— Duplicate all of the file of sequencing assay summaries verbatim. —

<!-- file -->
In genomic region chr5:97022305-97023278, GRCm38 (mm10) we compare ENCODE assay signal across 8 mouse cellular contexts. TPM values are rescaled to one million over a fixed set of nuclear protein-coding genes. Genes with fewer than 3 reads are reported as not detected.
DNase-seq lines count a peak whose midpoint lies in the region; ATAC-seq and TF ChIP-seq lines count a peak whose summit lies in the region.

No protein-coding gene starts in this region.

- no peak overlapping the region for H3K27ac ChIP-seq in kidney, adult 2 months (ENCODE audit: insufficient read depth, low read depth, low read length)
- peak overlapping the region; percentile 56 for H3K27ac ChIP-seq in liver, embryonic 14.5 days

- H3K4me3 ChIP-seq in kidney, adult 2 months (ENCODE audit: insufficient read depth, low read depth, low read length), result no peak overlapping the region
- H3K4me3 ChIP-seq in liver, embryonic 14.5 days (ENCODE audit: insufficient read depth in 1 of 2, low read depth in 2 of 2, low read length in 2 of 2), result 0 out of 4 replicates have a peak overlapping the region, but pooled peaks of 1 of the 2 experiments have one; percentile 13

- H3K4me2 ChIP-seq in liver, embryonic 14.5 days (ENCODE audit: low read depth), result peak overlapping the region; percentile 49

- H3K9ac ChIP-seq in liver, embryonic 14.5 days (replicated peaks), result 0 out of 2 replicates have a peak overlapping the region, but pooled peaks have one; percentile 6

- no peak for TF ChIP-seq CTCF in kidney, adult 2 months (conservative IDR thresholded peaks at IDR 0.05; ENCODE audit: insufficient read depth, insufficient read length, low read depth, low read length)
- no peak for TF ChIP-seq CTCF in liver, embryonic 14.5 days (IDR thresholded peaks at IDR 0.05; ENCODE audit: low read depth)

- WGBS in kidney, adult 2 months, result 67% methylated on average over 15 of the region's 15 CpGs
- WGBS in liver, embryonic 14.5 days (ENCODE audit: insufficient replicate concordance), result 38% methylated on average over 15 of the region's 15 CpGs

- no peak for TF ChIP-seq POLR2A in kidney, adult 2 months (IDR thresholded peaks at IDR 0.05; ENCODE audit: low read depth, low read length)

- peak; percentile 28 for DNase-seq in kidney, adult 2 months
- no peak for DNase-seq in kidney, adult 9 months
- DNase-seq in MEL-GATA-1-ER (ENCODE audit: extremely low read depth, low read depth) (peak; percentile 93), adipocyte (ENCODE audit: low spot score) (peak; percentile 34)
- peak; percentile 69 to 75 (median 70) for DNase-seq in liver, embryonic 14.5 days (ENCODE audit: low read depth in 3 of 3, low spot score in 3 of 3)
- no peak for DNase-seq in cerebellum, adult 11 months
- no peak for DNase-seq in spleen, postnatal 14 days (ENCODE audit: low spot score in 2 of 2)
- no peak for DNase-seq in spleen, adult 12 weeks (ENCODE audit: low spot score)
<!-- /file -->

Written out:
In genomic region chr5:97022305-97023278, GRCm38 (mm10) we compare ENCODE assay signal across 8 mouse cellular contexts. TPM values are rescaled to one million over a fixed set of nuclear protein-coding genes. Genes with fewer than 3 reads are reported as not detected.
DNase-seq lines count a peak whose midpoint lies in the region; ATAC-seq and TF ChIP-seq lines count a peak whose summit lies in the region.

No protein-coding gene starts in this region.

- no peak overlapping the region for H3K27ac ChIP-seq in kidney, adult 2 months (ENCODE audit: insufficient read depth, low read depth, low read length)
- peak overlapping the region; percentile 56 for H3K27ac ChIP-seq in liver, embryonic 14.5 days

- H3K4me3 ChIP-seq in kidney, adult 2 months (ENCODE audit: insufficient read depth, low read depth, low read length), result no peak overlapping the region
- H3K4me3 ChIP-seq in liver, embryonic 14.5 days (ENCODE audit: insufficient read depth in 1 of 2, low read depth in 2 of 2, low read length in 2 of 2), result 0 out of 4 replicates have a peak overlapping the region, but pooled peaks of 1 of the 2 experiments have one; percentile 13

- H3K4me2 ChIP-seq in liver, embryonic 14.5 days (ENCODE audit: low read depth), result peak overlapping the region; percentile 49

- H3K9ac ChIP-seq in liver, embryonic 14.5 days (replicated peaks), result 0 out of 2 replicates have a peak overlapping the region, but pooled peaks have one; percentile 6

- no peak for TF ChIP-seq CTCF in kidney, adult 2 months (conservative IDR thresholded peaks at IDR 0.05; ENCODE audit: insufficient read depth, insufficient read length, low read depth, low read length)
- no peak for TF ChIP-seq CTCF in liver, embryonic 14.5 days (IDR thresholded peaks at IDR 0.05; ENCODE audit: low read depth)

- WGBS in kidney, adult 2 months, result 67% methylated on average over 15 of the region's 15 CpGs
- WGBS in liver, embryonic 14.5 days (ENCODE audit: insufficient replicate concordance), result 38% methylated on average over 15 of the region's 15 CpGs

- no peak for TF ChIP-seq POLR2A in kidney, adult 2 months (IDR thresholded peaks at IDR 0.05; ENCODE audit: low read depth, low read length)

- peak; percentile 28 for DNase-seq in kidney, adult 2 months
- no peak for DNase-seq in kidney, adult 9 months
- DNase-seq in MEL-GATA-1-ER (ENCODE audit: extremely low read depth, low read depth) (peak; percentile 93), adipocyte (ENCODE audit: low spot score) (peak; percentile 34)
- peak; percentile 69 to 75 (median 70) for DNase-seq in liver, embryonic 14.5 days (ENCODE audit: low read depth in 3 of 3, low spot score in 3 of 3)
- no peak for DNase-seq in cerebellum, adult 11 months
- no peak for DNase-seq in spleen, postnatal 14 days (ENCODE audit: low spot score in 2 of 2)
- no peak for DNase-seq in spleen, adult 12 weeks (ENCODE audit: low spot score)